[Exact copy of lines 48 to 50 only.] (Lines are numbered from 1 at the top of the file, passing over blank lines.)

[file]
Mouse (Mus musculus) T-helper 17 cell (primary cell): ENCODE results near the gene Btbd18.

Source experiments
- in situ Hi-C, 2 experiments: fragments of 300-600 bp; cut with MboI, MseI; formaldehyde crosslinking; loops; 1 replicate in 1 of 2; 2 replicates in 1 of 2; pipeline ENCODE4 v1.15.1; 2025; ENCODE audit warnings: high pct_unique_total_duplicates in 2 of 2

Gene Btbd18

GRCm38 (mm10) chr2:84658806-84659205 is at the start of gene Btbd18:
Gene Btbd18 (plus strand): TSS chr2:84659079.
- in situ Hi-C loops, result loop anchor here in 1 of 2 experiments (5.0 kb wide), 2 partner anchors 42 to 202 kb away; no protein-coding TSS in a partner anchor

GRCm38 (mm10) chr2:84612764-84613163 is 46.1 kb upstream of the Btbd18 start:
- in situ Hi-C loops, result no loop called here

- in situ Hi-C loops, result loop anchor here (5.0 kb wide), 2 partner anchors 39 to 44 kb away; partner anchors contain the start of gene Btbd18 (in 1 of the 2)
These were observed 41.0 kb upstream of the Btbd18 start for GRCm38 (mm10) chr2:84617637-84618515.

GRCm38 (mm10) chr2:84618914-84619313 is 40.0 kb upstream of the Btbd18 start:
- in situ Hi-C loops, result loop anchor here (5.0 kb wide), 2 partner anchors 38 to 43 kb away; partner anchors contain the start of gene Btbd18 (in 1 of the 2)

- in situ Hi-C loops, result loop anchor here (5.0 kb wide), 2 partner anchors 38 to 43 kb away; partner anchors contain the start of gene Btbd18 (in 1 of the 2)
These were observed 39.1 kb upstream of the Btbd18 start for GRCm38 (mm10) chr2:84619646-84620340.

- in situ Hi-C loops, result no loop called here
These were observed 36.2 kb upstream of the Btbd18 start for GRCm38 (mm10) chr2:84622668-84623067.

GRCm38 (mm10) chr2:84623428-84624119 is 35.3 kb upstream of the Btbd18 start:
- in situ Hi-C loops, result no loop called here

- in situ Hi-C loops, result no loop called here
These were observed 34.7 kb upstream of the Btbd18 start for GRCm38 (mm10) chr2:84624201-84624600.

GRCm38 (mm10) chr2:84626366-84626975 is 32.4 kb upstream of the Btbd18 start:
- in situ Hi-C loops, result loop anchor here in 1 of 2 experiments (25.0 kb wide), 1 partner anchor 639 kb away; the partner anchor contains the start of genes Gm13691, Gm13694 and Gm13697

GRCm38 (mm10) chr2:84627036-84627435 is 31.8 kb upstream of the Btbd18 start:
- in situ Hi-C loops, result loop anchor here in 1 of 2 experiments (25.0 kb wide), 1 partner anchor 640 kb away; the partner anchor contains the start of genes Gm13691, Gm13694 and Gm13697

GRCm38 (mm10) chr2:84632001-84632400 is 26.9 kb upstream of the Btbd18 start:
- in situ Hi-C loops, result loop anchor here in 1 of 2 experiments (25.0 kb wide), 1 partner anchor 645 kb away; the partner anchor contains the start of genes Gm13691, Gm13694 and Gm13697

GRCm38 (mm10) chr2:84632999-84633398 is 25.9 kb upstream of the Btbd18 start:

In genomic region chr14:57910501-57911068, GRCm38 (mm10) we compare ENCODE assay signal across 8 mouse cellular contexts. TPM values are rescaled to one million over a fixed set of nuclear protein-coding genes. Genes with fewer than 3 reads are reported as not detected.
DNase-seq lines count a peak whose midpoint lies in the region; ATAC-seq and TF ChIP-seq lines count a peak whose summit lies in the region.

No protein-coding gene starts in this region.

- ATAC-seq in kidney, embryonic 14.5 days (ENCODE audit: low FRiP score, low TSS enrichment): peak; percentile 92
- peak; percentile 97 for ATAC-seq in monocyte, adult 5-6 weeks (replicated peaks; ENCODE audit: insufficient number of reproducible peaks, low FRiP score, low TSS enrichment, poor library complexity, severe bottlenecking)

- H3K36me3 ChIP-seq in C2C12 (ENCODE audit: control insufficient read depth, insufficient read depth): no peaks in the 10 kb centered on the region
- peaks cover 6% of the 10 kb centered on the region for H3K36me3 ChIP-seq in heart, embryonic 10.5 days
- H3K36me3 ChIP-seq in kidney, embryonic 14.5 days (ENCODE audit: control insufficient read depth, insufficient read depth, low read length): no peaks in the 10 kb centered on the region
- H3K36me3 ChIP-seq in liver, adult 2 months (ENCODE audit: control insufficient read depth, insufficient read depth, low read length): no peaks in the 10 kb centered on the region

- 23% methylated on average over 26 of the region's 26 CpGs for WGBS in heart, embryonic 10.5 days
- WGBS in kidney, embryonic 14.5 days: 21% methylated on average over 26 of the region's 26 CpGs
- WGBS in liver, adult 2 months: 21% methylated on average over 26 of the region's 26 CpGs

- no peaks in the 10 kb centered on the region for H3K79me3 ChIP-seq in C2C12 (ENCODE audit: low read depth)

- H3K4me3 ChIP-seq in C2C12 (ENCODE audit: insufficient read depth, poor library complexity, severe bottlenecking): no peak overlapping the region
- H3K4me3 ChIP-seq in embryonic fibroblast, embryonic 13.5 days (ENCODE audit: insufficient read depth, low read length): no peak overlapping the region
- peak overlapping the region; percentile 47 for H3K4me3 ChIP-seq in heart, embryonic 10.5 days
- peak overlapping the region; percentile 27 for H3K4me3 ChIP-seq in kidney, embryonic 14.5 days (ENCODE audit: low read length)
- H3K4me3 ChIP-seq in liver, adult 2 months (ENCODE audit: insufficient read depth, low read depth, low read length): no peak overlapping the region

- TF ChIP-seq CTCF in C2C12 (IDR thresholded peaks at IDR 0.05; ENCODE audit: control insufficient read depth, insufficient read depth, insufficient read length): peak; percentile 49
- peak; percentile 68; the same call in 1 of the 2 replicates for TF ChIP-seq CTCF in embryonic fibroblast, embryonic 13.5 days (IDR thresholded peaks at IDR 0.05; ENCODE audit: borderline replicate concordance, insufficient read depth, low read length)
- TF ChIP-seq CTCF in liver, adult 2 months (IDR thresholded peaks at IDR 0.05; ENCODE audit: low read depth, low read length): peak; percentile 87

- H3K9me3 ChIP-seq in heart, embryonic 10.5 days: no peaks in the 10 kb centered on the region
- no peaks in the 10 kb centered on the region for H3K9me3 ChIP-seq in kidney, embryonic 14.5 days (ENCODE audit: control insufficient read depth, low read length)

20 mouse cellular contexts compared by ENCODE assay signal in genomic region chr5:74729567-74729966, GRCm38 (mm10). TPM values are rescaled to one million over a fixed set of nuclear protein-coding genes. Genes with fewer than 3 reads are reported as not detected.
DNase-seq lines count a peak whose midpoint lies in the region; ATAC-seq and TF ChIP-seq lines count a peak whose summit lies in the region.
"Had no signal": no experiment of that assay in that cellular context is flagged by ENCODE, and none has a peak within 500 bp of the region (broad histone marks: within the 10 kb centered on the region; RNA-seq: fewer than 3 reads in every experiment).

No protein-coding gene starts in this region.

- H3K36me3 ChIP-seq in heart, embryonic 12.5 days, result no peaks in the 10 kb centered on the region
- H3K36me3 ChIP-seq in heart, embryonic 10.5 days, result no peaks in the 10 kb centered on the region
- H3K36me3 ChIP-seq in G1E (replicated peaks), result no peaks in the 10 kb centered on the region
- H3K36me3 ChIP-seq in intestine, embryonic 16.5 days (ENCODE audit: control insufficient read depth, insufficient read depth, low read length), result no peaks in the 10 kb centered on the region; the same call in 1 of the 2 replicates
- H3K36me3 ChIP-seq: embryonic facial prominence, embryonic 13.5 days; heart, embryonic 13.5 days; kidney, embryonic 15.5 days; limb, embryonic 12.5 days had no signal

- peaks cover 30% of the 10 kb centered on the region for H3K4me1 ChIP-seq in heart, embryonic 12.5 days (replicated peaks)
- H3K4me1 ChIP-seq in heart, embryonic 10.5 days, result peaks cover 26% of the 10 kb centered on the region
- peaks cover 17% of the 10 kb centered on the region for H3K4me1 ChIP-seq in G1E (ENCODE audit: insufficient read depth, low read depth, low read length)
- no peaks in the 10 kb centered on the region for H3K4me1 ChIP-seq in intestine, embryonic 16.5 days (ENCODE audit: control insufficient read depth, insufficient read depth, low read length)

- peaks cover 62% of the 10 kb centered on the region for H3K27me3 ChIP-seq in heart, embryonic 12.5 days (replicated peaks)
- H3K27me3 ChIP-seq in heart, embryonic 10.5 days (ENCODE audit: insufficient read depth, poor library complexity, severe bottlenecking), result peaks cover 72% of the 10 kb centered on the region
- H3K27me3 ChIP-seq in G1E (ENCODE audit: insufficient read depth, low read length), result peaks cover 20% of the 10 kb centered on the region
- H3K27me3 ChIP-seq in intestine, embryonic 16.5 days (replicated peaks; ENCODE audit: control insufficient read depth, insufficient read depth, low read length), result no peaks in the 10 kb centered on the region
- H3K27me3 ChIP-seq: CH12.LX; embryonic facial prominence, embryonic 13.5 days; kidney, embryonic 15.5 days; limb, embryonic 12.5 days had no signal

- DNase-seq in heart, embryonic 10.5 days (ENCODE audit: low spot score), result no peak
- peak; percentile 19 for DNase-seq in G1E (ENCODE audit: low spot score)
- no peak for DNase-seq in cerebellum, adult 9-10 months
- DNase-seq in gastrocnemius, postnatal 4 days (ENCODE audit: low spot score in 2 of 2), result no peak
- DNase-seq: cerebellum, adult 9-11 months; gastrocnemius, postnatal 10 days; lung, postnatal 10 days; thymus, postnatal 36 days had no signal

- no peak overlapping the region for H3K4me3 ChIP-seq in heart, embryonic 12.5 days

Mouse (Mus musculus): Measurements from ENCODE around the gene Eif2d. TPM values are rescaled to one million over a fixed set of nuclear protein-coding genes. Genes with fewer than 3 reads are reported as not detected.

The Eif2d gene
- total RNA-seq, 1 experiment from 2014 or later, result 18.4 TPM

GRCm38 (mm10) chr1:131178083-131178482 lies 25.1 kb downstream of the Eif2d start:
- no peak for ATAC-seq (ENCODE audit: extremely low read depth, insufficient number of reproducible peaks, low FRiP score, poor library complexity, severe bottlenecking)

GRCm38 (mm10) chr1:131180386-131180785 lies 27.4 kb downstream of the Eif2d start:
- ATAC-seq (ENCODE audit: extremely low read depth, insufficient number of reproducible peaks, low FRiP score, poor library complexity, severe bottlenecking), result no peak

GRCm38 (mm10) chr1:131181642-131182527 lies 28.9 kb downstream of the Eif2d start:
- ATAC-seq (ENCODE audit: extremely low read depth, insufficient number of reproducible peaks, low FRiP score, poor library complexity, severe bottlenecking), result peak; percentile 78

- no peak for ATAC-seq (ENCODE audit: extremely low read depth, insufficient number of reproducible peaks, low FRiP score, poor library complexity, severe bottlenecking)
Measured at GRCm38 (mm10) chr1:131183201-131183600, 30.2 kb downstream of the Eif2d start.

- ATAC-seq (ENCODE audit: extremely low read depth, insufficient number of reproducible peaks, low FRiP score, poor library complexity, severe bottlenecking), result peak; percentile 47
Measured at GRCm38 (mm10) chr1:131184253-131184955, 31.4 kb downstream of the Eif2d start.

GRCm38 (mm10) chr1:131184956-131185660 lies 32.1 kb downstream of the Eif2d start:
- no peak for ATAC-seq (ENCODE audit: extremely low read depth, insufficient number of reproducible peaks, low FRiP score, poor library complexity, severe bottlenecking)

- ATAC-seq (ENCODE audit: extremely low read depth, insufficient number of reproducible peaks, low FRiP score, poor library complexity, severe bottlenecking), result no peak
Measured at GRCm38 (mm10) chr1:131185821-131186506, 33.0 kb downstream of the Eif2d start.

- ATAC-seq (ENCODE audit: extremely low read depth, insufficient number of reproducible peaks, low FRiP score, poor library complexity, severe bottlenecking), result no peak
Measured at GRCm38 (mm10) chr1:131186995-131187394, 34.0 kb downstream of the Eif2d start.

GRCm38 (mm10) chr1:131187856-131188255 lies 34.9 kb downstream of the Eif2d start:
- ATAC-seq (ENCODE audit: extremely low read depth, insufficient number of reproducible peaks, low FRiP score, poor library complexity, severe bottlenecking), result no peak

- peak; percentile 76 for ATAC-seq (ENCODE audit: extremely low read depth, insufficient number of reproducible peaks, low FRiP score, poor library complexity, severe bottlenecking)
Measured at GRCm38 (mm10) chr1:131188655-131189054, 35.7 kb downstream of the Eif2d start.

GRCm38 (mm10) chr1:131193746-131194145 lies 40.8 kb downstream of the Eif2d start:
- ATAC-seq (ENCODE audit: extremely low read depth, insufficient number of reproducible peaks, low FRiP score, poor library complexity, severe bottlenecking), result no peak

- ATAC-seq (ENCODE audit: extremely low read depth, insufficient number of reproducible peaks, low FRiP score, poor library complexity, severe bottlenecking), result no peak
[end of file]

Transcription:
- peak; percentile 68; the same call in 1 of the 2 replicates for TF ChIP-seq CTCF in embryonic fibroblast, embryonic 13.5 days (IDR thresholded peaks at IDR 0.05; ENCODE audit: borderline replicate concordance, insufficient read depth, low read length)
- TF ChIP-seq CTCF in liver, adult 2 months (IDR thresholded peaks at IDR 0.05; ENCODE audit: low read depth, low read length): peak; percentile 87

- H3K9me3 ChIP-seq in heart, embryonic 10.5 days: no peaks in the 10 kb centered on the region